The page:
The task of exploring a thousand years of a country’s history in one exhibition – particularly one with as contested a history as South Africa – is not an easy one. Yet the British Museum has managed to create an exhibition that is informative and well curated, offering new and surprising insights even for a South African audience. ‘South Africa: the art of a nation’ is a thoughtful journey through the artistic history of the country, from as far back as three million BP through to 2013. While you might think an exhibition of this scope would take the form of a purely chronological curatorial structure, Chris Spring and John Giblin’s sensitive juxtaposition of contemporary work with ancient art objects creates a lively conversation between past and present work.
The Colonial Myth
Hosting an exhibition of South African art within an institution such as the British Museum, given the country’s colonial history, would no doubt raise a few eyebrows, yet all of the colonial issues that come to the foreground are properly addressed. There are explanations for why the artists of certain works are unknown (for example the artists responsible for rock art panels and fertility figurines); for how these types of works were problematically collected (as ethnographic curiosities); as well as explanations around the problematic use of terms to describe different cultures (such as ‘San/Bushman’ and ‘Khoekhoe’). The exhibition constantly calls attention to these issues within the Western canon and how they influenced views of Southern African art and culture, pointing out bias behind the colonial myth of an ‘empty land.’ Each work of art is contextualised and analysed with a view to interrogate the context it was created in, as well as how it is viewed in the context of the present.
As curator Chris Spring explain, “This exhibition examines new aspects of the Anglo-Zulu wars, but also takes audiences into lesser known areas of colonial history, including the Xhosa Frontier Wars (1779–1879), which are little known outside South Africa and yet were the longest of all the colonial conflicts in Africa. The exhibition demonstrates how art by black South Africans collected by Europeans during the colonial period was underpinned by racial assumptions regarding what was seen as the ‘exoticism’ of African people. Collectors grouped artworks by cultural identity, based on language, place and style. Although the collection of these artworks poses problems, their creation does not…”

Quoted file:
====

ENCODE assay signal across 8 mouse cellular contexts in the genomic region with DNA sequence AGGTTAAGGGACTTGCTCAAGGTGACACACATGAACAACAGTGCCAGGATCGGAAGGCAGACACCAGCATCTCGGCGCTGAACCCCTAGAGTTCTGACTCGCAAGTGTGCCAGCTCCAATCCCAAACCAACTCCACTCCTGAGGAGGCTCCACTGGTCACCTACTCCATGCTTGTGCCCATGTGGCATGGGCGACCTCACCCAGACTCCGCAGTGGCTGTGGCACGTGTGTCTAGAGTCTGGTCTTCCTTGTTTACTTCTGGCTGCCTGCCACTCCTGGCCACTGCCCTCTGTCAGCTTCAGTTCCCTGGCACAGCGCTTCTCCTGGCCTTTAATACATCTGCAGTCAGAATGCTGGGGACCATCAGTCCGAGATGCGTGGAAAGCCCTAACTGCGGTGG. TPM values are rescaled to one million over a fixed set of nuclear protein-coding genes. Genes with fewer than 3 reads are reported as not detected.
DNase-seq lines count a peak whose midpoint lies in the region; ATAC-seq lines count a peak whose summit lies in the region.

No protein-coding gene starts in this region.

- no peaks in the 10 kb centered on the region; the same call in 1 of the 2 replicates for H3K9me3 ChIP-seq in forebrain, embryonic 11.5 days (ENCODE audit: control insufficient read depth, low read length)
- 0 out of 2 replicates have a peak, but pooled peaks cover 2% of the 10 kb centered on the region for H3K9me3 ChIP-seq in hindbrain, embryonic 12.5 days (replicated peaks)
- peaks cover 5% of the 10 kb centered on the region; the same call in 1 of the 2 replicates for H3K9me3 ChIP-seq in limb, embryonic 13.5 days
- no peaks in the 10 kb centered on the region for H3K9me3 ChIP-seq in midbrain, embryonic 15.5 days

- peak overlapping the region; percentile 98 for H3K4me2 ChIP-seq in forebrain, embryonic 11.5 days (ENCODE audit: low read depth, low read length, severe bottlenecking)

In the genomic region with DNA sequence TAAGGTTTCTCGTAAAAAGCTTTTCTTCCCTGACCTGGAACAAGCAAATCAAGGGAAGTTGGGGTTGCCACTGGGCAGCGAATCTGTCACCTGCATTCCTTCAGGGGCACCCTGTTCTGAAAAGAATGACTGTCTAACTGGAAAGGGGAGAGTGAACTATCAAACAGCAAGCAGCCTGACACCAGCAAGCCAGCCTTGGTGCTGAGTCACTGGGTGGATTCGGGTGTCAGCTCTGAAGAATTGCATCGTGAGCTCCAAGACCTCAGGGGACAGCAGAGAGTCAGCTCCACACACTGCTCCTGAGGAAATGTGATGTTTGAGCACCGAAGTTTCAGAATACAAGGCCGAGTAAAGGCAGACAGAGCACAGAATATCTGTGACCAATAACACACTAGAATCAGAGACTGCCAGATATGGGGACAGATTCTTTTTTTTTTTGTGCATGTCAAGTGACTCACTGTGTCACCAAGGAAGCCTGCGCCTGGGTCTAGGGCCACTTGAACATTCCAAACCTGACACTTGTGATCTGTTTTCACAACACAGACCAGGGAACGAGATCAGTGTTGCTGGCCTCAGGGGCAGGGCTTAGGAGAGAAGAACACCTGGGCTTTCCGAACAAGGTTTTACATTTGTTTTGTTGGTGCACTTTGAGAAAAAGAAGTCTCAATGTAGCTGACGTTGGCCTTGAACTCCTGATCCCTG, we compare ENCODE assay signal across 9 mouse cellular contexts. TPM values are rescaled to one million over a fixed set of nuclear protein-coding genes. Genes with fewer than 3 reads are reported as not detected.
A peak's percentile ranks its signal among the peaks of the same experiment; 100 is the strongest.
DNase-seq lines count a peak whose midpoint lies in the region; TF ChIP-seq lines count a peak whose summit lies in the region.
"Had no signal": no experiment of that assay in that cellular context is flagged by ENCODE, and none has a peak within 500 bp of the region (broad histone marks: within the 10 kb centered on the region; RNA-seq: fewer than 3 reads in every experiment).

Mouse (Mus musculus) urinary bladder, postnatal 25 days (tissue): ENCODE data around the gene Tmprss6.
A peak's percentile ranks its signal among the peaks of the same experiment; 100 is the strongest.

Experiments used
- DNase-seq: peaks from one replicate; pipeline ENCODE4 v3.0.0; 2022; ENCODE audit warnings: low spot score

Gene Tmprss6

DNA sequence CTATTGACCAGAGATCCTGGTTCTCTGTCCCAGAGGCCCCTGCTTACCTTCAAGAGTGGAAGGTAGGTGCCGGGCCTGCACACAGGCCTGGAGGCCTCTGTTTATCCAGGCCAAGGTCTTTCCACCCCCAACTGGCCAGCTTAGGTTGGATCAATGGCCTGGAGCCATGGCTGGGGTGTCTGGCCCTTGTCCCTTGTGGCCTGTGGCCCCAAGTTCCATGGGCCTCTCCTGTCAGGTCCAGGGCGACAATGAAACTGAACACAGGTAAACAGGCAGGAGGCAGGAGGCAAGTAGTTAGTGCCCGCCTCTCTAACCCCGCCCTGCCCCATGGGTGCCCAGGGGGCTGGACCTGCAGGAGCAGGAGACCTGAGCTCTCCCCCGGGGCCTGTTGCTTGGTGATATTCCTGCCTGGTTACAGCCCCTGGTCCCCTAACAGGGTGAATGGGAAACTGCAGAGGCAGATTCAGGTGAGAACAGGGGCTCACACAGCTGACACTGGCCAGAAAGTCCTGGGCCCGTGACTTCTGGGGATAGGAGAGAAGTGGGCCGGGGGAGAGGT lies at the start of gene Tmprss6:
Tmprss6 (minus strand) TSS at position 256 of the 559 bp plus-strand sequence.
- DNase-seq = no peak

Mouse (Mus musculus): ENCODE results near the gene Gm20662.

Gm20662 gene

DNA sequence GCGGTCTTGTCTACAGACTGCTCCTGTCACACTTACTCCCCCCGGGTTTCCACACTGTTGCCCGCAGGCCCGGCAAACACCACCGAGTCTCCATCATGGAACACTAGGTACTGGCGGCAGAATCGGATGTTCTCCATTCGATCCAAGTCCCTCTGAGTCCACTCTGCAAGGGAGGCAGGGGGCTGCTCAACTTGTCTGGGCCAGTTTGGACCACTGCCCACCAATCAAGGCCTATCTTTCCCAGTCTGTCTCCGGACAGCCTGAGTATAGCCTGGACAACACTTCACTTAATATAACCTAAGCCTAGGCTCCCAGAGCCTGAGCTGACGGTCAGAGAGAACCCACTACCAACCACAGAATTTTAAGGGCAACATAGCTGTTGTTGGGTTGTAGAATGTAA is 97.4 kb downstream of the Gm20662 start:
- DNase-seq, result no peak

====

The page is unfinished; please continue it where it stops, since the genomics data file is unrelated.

Produced in 2002, Karel Nel’s Potent Fields features a panel covered in rich ochre soil gathered from the Transkei alongside a light coloured panel with a similar texture. The work carries layered connotations of race, difference, similarity, land and belonging – elements which the curators consciously deposits alongside San/ Bushman rock paintings that were created hundreds of years earlier. This effective strategy, of juxtaposing ancient art objects with contemporary artworks, is used in the accompanying catalogue, published by Thames & Hudson in association with the British Museum. Both the exhibition and the publication take you on a journey, from the incredibly rich rock art – the removal of which from its original location is duly addressed in the catalogue – to the contemporary work they inspired, leaving no representative stone unturned.
The Politics of Person
Portrayal of people is a highly contentious and political issue, particularly when viewed through an ethnographic lens. Tackling this head-on, the exhibition includes illustrations from Samuel Daniell, ostensibly intended by Daniell as a recording of the different ethnicities in South Africa at the time. The work is accompanied by wall text acknowledging the issues with this type of record, which explains the romanticism and exoticism it promoted, and is cleverly juxtaposed with Santu Mofokeng’s poignant Black Photo Album/Look at Me,1890–1950 (1997). Mofokeng’s work comprises a slide show of collected portraits of the urban, black middle-and-working-class. “These are images that urban black families commissioned, requested or tacitly sanctioned…” explained Mofokeng in the accompanying catalogue, “How we see these images is determined by the subjects themselves, for they have made them their own.” The work explores a moment in history that was actively ignored during apartheid. Mofokeng uncovers this missing history, helping to assert the agency of the people within the portraits, in a stark contrast to the colonial ethnographic-style documentation of black South Africans.